It always astounds me when I hear parents of children with learning difficulties say (right in front of their kids), "He's quite slow." This is inevitably accompanied by an apologetic laugh, while the child cringes and looks at the floor. Regardless of what language they speak, 'slow' is often a euphemism for 'not too smart'. I once even heard a mother say, "He's quite dumb." OMG!
Not only does saying such things damage the child's self-esteem, it also creates a self-fulfilling prophecy, i.e., the child will believe that he is dumb and does not attempt to be anything else. When you are a child, you think that everything your parents say is the gospel truth.
However, nothing could be further from the truth! For a dyslexic child, 'slow' means exactly that. He takes longer to learn the same things, but it's not because he's any less intelligent. One can only be diagnosed with dyslexia if he or she is of normal or above-average intelligence.
To understand why dyslexics are so slow, you'd have to see the world through their eyes. Literally. Let's try a little quiz and see how well you do in their world.
Below is a list of ten English words, written by dyslexic children aged 9 to 12. All you have to do is read the words and figure out what they mean. When you're done, note your ending time. These are simple, Standard 3 (third grade) words—easy peasy!
Ok, ready? Write down your starting time now. Here we go -
When you're done, write down your ending time. How did you do?
(Highlight the blank space below to see the answers.)
1. crash, 2. go, 3. vowel, 4. seaside, 5. clothesline
6. violin, 7. married, 8. socks, 9. a goat, 10. buys
How many did you get right? Ten? Congratulations, you're dyslexic! Haha, just kidding. No way a dyslexic can read that any better than you can.
Anyway, your score isn't important. What's important is what you experienced.
What was your first reaction when you saw the words? "What the heck is this?? I don't understand!!!" Welcome to the world of the dyslexic, where words don't make sense.
Next, did your brain start to hurt as you tried to figure out what you were looking at? Did you suddenly stop reading fluently and started to struggle and went back to the same word again and again? Dyslexic kids experience this EVERY time they read - they are ALWAYS struggling. Now you know why they dislike reading. Wouldn't you, if it was always this difficult?
As you continued to struggle to comprehend, did you scan your word bank to find an approximate word? Did you think, "Could it be this word? Or that?" You were using your intelligence and memory to compensate because your vision had failed you (the information coming through your eyes made no sense to you). Dyslexics call on their intelligence and memory much more than normal children do, hence they also get tired much faster.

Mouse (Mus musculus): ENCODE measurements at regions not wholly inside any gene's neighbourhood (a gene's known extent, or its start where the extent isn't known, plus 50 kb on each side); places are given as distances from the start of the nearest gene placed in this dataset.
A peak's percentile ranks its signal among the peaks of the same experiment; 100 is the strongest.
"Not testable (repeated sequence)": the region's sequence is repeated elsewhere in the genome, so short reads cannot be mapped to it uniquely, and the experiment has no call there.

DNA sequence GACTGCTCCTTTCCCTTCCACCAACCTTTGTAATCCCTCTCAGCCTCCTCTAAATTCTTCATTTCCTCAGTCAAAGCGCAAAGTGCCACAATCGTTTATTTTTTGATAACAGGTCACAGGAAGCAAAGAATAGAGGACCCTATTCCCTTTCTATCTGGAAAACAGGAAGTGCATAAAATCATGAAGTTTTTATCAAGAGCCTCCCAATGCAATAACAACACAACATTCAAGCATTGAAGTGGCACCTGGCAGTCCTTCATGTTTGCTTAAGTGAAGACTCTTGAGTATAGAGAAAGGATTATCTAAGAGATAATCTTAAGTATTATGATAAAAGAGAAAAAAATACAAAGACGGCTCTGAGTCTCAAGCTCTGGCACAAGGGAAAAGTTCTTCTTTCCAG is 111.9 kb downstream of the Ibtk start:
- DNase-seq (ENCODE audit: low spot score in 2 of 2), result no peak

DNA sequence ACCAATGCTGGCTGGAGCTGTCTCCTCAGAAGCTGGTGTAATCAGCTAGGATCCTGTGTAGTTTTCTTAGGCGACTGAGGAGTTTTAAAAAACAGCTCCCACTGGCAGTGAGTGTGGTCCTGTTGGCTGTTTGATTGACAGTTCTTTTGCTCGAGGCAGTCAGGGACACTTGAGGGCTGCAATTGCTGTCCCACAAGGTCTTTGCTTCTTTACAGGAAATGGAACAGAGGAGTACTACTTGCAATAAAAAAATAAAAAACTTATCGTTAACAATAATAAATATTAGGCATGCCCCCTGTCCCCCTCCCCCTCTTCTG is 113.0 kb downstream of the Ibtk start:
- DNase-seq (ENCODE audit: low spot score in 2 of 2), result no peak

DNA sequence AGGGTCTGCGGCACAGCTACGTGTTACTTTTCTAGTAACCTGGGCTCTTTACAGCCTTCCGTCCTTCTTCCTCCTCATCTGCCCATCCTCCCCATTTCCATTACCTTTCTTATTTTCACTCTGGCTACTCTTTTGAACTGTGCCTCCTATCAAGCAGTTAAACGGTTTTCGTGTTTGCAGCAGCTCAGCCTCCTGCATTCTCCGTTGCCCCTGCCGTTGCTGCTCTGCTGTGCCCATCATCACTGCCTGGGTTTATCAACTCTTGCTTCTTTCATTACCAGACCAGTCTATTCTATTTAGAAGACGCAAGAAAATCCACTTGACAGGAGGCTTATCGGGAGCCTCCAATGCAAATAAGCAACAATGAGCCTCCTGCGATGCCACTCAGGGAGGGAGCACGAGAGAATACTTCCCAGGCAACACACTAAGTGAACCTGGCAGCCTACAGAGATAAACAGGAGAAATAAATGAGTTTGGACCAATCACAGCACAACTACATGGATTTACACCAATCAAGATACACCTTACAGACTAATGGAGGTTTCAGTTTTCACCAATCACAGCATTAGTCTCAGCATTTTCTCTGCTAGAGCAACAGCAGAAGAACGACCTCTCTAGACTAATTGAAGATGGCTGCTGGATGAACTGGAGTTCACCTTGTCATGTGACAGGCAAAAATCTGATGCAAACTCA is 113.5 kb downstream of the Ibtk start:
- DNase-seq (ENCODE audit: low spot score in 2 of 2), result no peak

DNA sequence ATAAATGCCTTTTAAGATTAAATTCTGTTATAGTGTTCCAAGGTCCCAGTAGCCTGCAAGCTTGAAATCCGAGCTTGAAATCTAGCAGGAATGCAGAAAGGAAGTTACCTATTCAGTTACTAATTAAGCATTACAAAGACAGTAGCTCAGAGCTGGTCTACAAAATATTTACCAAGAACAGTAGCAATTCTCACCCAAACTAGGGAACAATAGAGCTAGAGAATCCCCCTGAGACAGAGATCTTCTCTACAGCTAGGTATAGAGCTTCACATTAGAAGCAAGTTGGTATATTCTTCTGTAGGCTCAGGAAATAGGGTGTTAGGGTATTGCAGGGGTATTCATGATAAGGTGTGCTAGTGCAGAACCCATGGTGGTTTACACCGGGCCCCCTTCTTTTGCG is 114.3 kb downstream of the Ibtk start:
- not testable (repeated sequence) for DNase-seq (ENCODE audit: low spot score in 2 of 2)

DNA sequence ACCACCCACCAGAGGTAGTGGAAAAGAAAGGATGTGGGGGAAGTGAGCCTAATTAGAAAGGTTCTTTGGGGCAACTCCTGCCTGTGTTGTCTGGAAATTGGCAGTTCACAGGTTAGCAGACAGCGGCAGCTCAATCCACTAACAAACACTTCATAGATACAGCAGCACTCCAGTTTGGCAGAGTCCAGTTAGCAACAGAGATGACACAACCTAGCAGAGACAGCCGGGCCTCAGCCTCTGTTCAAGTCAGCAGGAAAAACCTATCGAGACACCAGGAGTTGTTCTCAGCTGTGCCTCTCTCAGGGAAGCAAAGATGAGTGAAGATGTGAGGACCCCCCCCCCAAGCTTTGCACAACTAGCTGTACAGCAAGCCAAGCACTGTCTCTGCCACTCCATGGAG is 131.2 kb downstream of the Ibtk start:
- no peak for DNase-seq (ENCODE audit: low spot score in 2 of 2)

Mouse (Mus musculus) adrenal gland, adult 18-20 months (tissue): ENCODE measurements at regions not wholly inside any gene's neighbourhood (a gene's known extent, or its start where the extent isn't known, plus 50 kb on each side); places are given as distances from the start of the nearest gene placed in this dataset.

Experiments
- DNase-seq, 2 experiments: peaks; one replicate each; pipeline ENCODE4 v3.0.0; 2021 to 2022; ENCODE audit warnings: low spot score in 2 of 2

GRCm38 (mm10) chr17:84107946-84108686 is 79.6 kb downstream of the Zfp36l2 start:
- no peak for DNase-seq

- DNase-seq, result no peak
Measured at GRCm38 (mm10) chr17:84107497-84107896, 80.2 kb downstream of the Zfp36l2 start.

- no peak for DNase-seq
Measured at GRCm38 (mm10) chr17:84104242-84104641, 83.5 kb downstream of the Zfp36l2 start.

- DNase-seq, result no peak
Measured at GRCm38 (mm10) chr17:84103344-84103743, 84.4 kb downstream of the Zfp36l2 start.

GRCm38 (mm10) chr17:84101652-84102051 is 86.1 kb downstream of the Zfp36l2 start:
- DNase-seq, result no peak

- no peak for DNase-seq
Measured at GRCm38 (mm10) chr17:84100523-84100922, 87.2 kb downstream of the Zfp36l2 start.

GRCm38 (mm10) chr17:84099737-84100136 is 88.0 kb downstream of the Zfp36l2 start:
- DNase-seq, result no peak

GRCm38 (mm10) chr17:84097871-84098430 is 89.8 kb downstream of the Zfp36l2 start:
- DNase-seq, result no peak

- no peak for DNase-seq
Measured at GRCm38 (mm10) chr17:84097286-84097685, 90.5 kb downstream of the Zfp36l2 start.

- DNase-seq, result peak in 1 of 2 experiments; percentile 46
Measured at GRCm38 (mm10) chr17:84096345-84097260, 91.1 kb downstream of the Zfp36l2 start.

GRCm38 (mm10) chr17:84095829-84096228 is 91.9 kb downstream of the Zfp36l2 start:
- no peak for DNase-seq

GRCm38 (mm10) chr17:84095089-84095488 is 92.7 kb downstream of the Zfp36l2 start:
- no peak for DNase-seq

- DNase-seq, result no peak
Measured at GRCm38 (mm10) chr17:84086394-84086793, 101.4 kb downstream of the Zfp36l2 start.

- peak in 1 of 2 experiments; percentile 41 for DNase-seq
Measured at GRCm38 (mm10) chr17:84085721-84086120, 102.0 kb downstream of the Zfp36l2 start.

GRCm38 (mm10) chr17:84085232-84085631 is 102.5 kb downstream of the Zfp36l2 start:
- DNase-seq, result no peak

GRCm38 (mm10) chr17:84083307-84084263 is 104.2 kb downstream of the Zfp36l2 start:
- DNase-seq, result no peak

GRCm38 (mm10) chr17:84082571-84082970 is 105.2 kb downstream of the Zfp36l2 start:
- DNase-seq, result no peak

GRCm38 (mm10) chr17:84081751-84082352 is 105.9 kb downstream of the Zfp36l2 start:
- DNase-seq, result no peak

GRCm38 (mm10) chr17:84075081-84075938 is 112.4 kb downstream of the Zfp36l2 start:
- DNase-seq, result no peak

After much struggle, you said, "Ah, forget it. There's no way I'm ever going to understand this. Enough! My brain hurts!" You gave up and quit. Congratulations! You have just engaged in typical dyslexic behaviour! Parents complain that their children refuse to do their homework, or do their homework for 5 minutes and run away. Did you last even 5 seconds? Did you at least TRY??? Obviously, you're lazy and uncooperative because you didn't even try. I'm sure if you try, you can do it.
Sound familiar? Dyslexic children hear this every day from their teachers and parents. Can you carry on with this for 10 hours a day, every day? If you were forced to, would you not rebel or throw a tantrum?
Why was reading such a struggle for you? After all, these are very elementary words that you have already been taught many times.
This quiz demonstrates a disturbance in visual processing that most dyslexic children have. The words they wrote there were actually what they saw. How easy was it to read when everything is garbled like that? Can extra tutoring change what you see?
How long did it take you to figure out those ten words? Longer than it took you to read the last ten? Why so slow? Are you dumb? Or just 'slow'? No. You were busy deciphering what your eyes were telling you and it took longer than normal because what was coming through your eyes made no sense. If you were reading a sentence, do you think you would understand the meaning of the sentence? Or would you keep going back and try to guess what you think it might mean?
This is why dyslexic children struggle with reading. They don't read, they decipher. By the time they finish deciphering that row of squiggles we call a sentence, the rest of the class had already finished reading two paragraphs. Or three. (Compare your own time and see.)
So, what did it feel like to be dyslexic? The next time you catch yourself thinking that a dyslexic child is dumb, maybe you'll remember this and think again.
• Symptoms of Learning Disabilities
• Symptoms of Auditory Processing Disorder (in pictures)